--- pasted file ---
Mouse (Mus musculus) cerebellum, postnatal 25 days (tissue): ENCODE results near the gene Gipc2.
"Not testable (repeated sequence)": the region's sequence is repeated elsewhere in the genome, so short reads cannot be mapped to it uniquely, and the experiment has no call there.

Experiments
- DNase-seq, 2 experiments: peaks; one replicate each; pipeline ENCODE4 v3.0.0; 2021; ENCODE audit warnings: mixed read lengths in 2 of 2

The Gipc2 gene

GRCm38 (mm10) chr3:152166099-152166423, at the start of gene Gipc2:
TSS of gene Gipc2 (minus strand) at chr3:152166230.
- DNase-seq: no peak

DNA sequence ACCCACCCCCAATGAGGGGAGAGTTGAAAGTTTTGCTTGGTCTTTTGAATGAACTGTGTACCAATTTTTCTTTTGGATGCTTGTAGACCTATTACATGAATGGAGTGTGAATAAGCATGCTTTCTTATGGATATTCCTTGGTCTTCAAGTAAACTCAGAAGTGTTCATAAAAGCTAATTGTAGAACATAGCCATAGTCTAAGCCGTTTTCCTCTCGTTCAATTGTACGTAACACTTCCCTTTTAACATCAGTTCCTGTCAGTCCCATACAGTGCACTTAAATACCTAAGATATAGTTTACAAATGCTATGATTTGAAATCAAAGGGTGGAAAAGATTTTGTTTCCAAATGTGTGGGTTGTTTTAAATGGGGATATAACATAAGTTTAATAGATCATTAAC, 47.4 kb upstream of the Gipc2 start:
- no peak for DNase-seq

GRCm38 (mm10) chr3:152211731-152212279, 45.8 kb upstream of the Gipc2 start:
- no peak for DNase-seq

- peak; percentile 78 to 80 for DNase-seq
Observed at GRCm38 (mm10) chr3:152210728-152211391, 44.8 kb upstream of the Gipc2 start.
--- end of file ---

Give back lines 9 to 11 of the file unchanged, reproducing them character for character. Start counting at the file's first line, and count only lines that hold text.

DNA sequence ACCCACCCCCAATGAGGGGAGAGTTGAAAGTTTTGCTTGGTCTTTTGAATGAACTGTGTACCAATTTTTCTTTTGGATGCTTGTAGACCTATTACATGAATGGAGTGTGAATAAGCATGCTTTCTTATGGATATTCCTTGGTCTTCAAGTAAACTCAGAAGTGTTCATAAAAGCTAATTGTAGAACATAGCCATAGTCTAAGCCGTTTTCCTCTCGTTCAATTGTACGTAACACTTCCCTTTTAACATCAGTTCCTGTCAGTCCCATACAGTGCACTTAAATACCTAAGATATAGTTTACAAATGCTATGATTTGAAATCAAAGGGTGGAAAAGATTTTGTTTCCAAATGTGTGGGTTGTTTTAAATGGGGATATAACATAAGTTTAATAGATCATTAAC, 47.4 kb upstream of the Gipc2 start:
- no peak for DNase-seq

GRCm38 (mm10) chr3:152211731-152212279, 45.8 kb upstream of the Gipc2 start: